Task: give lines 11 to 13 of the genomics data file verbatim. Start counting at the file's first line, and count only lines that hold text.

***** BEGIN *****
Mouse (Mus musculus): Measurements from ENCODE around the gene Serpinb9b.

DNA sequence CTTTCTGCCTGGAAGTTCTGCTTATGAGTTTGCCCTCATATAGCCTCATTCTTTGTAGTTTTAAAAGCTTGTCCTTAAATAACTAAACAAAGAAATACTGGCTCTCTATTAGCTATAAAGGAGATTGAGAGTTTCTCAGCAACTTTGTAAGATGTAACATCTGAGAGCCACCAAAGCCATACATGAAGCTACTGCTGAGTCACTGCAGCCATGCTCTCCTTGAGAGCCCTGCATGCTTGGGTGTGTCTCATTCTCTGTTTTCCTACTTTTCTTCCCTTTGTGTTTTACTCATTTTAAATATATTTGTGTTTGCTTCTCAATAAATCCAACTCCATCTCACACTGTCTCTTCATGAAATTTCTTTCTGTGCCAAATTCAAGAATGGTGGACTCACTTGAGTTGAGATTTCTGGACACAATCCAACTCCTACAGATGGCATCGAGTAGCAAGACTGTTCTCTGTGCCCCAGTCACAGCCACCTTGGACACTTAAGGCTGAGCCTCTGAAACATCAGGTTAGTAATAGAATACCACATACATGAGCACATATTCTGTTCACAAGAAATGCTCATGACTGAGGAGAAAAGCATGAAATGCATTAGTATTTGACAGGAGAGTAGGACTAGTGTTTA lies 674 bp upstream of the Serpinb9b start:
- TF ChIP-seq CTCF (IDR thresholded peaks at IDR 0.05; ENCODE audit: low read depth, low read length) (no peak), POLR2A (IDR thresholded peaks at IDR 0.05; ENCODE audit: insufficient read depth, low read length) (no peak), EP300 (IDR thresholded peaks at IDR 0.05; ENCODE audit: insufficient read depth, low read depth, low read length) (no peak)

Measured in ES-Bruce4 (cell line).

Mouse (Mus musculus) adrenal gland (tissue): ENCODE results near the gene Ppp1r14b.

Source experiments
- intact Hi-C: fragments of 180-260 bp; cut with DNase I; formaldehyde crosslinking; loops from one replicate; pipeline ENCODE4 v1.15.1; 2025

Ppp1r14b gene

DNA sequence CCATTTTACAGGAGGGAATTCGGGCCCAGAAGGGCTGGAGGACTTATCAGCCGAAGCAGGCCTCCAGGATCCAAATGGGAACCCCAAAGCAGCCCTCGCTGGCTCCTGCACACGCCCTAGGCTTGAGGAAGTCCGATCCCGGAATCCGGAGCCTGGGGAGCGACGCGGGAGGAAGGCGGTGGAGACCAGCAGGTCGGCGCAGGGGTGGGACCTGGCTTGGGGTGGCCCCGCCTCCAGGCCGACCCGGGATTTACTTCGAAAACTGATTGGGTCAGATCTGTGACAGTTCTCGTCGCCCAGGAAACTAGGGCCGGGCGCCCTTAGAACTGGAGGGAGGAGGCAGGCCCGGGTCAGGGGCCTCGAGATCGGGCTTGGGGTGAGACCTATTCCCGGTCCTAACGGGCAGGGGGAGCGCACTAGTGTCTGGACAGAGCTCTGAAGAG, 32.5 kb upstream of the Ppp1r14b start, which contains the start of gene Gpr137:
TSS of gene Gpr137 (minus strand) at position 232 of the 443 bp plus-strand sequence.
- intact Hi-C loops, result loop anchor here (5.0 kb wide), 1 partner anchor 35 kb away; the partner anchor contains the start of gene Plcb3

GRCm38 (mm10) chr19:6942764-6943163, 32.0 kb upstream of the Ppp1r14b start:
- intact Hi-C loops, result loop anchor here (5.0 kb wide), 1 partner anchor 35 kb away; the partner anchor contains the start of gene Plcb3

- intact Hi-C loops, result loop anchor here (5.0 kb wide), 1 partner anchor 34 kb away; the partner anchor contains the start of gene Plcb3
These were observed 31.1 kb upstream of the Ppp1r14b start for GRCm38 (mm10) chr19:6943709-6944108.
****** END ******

- intact Hi-C loops, result loop anchor here (5.0 kb wide), 1 partner anchor 35 kb away; the partner anchor contains the start of gene Plcb3

GRCm38 (mm10) chr19:6942764-6943163, 32.0 kb upstream of the Ppp1r14b start:
- intact Hi-C loops, result loop anchor here (5.0 kb wide), 1 partner anchor 35 kb away; the partner anchor contains the start of gene Plcb3